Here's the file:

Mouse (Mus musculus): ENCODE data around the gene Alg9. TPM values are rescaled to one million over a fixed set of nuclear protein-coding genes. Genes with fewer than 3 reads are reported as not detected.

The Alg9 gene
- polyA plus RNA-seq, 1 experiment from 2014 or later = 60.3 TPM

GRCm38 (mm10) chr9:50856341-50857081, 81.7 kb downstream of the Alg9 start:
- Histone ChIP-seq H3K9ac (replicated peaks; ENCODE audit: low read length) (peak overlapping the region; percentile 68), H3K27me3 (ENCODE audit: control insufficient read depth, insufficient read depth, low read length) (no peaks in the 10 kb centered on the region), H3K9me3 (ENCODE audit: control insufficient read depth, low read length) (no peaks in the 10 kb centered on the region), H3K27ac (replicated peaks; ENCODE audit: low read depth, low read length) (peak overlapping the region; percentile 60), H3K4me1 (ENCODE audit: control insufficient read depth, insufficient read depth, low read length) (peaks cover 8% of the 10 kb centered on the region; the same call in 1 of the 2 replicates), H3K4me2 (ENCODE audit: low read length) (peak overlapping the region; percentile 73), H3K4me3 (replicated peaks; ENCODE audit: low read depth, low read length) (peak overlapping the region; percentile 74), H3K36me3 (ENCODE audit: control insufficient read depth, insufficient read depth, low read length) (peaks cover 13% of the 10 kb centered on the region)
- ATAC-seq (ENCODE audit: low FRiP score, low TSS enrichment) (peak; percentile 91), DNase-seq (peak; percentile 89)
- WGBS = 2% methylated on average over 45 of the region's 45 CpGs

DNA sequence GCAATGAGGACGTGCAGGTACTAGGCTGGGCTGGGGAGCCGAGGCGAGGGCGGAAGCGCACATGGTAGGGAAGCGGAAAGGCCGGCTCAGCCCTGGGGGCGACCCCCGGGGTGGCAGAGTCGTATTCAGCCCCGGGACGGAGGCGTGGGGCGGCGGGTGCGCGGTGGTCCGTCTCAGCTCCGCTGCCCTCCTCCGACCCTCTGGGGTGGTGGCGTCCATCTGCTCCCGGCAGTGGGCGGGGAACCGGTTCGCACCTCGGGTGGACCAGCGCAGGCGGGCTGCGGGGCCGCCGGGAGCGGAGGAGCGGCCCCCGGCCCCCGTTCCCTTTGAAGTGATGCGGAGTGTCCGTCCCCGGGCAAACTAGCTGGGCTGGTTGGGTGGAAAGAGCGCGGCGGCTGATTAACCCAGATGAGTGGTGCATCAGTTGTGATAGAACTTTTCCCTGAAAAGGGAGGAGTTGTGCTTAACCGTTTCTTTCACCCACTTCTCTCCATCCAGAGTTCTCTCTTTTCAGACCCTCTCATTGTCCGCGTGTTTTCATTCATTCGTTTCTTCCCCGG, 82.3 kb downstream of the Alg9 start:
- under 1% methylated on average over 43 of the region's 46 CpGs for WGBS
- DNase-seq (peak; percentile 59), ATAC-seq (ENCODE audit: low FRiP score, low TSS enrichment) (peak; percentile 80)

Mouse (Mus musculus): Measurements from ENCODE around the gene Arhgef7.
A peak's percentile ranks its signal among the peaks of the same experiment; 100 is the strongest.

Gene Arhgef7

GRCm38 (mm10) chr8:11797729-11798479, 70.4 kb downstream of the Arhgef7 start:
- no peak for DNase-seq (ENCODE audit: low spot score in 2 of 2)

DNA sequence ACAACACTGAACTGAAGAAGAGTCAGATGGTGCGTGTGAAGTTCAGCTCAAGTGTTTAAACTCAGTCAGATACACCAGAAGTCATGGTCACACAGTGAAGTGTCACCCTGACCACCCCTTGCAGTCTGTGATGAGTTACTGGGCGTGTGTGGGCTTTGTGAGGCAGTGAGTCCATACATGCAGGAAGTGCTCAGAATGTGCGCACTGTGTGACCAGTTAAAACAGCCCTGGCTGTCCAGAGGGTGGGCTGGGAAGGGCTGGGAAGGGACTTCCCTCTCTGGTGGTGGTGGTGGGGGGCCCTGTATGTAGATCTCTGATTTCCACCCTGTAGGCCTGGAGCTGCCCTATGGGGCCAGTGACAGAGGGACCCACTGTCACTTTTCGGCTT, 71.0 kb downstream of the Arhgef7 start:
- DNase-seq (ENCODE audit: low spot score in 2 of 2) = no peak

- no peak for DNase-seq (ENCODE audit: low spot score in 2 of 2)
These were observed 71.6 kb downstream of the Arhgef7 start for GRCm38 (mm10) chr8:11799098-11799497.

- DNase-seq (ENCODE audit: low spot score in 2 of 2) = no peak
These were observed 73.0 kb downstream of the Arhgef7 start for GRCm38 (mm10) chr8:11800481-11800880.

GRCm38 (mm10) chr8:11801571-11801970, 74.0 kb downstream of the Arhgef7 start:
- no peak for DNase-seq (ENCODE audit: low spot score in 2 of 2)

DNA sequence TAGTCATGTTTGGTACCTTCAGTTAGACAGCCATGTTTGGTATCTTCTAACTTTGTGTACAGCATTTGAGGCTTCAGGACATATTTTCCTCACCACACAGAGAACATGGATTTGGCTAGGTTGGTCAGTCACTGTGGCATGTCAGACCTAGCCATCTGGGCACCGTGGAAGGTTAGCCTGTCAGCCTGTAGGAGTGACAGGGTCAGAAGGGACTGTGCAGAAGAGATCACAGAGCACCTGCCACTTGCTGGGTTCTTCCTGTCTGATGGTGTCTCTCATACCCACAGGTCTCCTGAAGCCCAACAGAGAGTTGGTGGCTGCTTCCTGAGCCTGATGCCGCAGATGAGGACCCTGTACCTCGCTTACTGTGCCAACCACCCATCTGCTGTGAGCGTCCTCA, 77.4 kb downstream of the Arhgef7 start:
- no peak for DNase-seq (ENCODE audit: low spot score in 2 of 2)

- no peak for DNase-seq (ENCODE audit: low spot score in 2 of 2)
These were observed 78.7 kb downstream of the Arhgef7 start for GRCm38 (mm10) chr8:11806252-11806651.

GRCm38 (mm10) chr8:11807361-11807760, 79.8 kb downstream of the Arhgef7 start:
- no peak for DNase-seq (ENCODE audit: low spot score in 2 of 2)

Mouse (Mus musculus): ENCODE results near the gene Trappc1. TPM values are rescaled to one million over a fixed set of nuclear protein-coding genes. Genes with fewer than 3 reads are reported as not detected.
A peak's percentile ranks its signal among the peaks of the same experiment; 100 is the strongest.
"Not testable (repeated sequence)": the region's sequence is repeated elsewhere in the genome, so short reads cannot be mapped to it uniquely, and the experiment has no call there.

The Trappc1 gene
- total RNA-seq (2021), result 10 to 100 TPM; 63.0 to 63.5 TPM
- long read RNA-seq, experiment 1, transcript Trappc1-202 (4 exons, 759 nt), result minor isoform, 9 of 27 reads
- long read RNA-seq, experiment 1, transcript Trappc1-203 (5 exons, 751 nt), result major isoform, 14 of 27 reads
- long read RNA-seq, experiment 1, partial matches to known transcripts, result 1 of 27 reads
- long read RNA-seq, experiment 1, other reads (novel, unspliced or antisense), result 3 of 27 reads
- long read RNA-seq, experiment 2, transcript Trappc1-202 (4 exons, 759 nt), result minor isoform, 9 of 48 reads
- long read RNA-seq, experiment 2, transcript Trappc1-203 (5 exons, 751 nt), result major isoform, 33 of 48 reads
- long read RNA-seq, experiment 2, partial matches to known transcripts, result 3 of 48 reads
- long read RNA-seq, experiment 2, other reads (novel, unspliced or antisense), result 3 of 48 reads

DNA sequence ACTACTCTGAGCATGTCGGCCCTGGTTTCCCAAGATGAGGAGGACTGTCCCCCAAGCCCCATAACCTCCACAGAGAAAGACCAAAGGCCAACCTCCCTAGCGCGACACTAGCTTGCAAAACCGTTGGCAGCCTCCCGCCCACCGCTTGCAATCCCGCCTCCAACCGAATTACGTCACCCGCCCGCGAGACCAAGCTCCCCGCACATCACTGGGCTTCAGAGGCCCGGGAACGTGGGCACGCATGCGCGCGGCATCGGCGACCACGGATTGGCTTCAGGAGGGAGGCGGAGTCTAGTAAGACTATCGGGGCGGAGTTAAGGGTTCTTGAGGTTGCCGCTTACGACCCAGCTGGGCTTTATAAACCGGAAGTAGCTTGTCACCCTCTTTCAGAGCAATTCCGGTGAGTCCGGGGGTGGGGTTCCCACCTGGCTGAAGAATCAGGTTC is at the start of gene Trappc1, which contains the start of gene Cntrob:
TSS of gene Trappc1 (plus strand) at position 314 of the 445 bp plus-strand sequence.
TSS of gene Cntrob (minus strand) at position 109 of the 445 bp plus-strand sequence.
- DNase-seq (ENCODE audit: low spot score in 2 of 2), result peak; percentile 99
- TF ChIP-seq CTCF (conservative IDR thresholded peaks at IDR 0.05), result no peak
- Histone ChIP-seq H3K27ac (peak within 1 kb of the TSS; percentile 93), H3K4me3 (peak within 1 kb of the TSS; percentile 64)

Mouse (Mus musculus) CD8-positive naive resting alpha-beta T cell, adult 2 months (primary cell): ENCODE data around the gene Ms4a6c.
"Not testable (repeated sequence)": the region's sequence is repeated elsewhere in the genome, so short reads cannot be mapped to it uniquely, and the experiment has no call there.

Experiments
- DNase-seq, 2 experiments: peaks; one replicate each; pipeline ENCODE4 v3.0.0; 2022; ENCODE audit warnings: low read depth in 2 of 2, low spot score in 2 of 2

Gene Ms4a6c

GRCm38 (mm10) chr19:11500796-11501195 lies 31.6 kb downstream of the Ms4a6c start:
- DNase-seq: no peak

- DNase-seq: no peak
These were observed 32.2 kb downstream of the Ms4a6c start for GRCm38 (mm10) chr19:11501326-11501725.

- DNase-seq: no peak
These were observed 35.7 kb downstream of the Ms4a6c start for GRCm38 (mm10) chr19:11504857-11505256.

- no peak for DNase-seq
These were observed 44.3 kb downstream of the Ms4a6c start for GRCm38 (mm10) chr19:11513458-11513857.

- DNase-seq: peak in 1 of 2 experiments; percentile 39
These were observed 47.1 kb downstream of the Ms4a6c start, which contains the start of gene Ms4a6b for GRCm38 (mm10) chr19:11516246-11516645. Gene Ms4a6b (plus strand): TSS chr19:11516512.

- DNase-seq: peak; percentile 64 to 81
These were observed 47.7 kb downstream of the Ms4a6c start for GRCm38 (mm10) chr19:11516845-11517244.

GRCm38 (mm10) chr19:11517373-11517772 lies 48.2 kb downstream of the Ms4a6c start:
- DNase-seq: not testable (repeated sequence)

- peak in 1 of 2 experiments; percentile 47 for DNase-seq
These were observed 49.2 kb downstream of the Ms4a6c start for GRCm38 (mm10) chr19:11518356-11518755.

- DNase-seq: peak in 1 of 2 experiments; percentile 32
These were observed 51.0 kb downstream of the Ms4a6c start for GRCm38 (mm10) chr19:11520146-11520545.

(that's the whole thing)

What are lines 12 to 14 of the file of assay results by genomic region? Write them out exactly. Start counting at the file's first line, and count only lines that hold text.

A peak's percentile ranks its signal among the peaks of the same experiment; 100 is the strongest.

Gene Arhgef7

GRCm38 (mm10) chr8:11797729-11798479, 70.4 kb downstream of the Arhgef7 start: